The Bravest Heart

I was watching NCIS: Los Angeles the other night.  It's one of my favorite shows.  Perhaps because at one time I was going to marry Chris O'Donnell.  Perhaps because the good guys always win.  Perhaps because I secretly dreamed of being a federal agent.  

In the episode, they had caught one of their own agents who had been undercover and had turned to the dark side.  During their interrogation of said agent, he told them each of has three hearts.  One heart that everybody sees.  Strangers.  Your co-workers.  Your neighbors.  The second heart or level are for those you let your loved ones see.  Your siblings.  Your children.  Your spouse.  Your closest friends. 

The third heart was one that very few people see.  It's the place in your heart where you keep your secrets and your messes.  It's the place that you guard the most.  And for many of us, no one gets to see this third level of our heart. 

I will admit that I typically don't get my theology from my TV shows.  My TV shows are entertaining and escaping and possibly a little living vicariously through the special agents who catch the bad guys.  But they are not theology. 

But as I thought about the concept of the three hearts, I considered a couple of my own personal philosophies.  One of my greatest life lessons is that we don't keep our junk a secret from those we love most.  In fact, it's when we let it out - when our tempers flare - or when we let our people see our mess - that we are leaning into a relationship.  The people we trust the most get to see us at our worst because we trust them to love us even when they see it.  

I don't know about you - but I want to have relationships like that.  I want friendships and family relationship where I can uncover the ick underneath because I trust them.  Because I love them. Because they love me.   Because I allow them to hold what is sacred for me.  The real me.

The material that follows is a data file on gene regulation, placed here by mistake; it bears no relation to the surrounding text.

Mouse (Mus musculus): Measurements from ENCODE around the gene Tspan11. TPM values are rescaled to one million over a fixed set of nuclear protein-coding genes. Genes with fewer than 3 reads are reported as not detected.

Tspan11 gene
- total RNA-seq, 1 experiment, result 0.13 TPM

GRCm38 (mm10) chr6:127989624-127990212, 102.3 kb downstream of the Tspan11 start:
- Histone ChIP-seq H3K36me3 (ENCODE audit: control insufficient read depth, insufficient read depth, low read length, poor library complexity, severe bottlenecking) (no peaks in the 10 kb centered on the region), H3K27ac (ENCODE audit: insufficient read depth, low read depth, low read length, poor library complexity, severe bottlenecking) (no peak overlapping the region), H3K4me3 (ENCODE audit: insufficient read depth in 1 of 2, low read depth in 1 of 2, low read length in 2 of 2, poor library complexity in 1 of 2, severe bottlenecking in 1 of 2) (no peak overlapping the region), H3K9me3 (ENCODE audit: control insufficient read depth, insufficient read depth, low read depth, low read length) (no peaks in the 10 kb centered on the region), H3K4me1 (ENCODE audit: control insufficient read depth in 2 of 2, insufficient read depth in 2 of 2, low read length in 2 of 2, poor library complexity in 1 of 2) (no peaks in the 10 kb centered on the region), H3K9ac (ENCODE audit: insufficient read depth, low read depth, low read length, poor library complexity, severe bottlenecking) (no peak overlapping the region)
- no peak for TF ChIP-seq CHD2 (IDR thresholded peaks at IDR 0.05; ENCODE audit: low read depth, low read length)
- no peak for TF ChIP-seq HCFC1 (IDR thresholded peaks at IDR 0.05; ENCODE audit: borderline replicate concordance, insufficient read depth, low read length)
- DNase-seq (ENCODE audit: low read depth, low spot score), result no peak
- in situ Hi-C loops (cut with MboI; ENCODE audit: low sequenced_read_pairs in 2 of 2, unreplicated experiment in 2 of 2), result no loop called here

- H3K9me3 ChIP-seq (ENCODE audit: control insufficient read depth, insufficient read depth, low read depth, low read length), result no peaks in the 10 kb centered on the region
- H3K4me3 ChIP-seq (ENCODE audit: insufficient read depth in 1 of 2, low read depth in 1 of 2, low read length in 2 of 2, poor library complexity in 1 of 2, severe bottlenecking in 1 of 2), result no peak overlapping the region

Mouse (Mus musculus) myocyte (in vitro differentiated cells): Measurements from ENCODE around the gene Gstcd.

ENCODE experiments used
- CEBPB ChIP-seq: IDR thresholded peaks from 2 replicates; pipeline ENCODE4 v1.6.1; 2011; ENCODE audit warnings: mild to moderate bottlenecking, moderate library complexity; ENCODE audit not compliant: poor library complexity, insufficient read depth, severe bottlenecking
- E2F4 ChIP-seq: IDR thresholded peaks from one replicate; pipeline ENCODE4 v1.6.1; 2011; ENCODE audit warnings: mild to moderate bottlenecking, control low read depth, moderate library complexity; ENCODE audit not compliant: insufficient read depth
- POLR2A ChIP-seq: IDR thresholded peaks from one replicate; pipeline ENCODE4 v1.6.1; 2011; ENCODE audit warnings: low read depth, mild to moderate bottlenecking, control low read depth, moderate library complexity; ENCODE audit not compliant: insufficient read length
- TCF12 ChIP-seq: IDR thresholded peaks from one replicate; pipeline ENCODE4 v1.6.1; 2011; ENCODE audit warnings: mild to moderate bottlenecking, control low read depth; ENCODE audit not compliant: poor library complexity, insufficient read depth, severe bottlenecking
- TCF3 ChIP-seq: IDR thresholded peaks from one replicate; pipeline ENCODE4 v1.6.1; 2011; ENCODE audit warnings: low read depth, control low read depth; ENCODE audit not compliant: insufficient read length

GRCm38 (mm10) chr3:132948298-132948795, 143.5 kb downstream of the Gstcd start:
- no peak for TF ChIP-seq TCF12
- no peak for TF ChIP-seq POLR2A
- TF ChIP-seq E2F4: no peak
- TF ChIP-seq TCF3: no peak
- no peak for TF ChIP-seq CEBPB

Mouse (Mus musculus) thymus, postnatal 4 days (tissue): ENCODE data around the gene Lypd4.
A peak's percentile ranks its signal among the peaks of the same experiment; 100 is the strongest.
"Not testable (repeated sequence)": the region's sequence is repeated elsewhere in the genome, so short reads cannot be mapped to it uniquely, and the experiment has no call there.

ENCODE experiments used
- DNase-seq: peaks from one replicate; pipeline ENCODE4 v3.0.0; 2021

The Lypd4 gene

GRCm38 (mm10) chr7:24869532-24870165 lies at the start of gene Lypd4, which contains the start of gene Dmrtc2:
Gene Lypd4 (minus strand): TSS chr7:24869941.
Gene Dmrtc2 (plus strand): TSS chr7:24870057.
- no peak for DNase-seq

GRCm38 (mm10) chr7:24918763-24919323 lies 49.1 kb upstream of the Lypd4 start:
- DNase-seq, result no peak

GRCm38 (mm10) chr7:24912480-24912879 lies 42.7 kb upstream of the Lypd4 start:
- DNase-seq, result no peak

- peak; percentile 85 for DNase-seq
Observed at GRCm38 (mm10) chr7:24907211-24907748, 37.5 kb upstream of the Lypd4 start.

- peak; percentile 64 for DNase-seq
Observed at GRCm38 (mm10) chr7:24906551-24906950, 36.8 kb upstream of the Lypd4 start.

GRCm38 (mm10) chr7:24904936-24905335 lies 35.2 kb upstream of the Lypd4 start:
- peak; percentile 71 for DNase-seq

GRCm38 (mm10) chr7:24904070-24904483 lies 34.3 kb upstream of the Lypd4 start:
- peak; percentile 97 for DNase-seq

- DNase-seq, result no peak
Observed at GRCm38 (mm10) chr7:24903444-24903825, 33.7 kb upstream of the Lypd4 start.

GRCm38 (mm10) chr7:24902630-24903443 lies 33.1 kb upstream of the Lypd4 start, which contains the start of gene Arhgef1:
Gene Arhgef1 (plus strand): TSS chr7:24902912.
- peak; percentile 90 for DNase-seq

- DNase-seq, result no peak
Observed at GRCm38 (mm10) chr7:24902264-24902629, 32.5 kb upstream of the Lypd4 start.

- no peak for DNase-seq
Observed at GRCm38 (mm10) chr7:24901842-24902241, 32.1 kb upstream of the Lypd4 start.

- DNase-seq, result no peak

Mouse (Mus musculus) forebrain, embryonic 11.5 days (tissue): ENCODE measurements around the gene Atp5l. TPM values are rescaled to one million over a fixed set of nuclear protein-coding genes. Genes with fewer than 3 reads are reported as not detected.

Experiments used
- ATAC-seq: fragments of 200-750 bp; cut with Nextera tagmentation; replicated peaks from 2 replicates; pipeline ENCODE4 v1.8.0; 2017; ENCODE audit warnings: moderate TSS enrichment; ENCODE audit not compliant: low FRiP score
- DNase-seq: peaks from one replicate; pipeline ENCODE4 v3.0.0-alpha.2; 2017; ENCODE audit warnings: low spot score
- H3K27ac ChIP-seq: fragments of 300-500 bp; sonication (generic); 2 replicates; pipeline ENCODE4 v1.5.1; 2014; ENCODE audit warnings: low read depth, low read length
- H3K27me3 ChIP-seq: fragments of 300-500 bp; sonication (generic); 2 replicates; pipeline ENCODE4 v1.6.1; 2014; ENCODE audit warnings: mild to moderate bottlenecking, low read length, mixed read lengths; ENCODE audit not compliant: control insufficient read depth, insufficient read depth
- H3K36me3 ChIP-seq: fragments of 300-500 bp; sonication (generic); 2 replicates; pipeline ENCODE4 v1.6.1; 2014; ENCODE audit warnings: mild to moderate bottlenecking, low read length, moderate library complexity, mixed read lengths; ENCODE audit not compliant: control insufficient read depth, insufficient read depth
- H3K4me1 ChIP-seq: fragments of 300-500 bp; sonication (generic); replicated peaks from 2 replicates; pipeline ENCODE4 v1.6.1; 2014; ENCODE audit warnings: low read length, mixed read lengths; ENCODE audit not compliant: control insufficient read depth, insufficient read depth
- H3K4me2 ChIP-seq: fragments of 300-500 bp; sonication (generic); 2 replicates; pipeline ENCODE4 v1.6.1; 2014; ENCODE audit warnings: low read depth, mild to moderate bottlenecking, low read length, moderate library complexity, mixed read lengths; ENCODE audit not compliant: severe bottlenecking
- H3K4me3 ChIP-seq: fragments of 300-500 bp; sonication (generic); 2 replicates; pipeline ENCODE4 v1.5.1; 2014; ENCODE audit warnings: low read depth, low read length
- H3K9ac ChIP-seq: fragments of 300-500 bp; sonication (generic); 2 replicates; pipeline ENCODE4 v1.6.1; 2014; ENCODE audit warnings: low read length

My second life lesson is that we find healing when we can let the mess of our lives out to just one person.  Or two.  Or three.  I know we think it's the opposite.  If we can just keep it together.  If we don't let the others see how much we are hurting.  If we can just put on a brave face....

Recently, I've gotten myself into a bit of a mess.  I've been embarrassed by the mess.  I kept it inside.  Yes, I hinted at it to those who were at the second level of my heart.  My good friends.  My family.  And yet, the problem persisted to the point where I can no longer pretend it's not as bad as it is. 

As i nervously called my aunt, I needed to tell her where I was at.  I needed to share with her the solution I had come up with open hands.  I had to admit I'm in a deeper mess that I had yet admitted.  

It was nerve-wracking.  I wanted to cry right there on the phone.  Her response was grace.  Her response was support. 

My heart breathed a huge sigh of relief.  I could trust her with my third heart - that place that I let few people see.  That place that I've been trying to have all together but is so not together.  

There's healing in confession.  There's healing in being real.  There's healing in trusting someone else to hold what's sacred to you.  

It's hard.  This revealing of your heart  It's scary.  Not everyone will accept you.  It's good.  Your heart finds most of it's healing when you learn to see yourself as God sees you - when you allow others to love you like God does.  With grace and acceptance and love. 

Sometimes, the bravest thing we can do is to trust someone else with what's buried in our heart.  

If you're anything like me, you've fallen into the trap of trying to have it all together.  You may have built walls around your heart.  Or you've been trying to handle on your own what God designed for you to handle in community. 

Here's what I would say:  you are not fooling anyone.  The ones who love you the most already know about your struggles.  They see it in conversations and actions.  Not to judge you but because they care about you.

And to open your heart to those who love you begins a process of freedom and healing and joy.  It begins a process of owning the change you need to make.  It begins a process of accepting yourself - your mess and all.  After all, God loves a mess. 

One foot faith gets real.  That's it.  It gets real with God about what you've been refusing to talk to Him about.  It gets real with your loved ones because there's freedom in confession.  It gets real with those you trust because the only one you're hurting by keeping it in is yourself.  

Take a walk in freedom with me by trusting those you love and letting them into the third level of your heart.  Healing is waiting!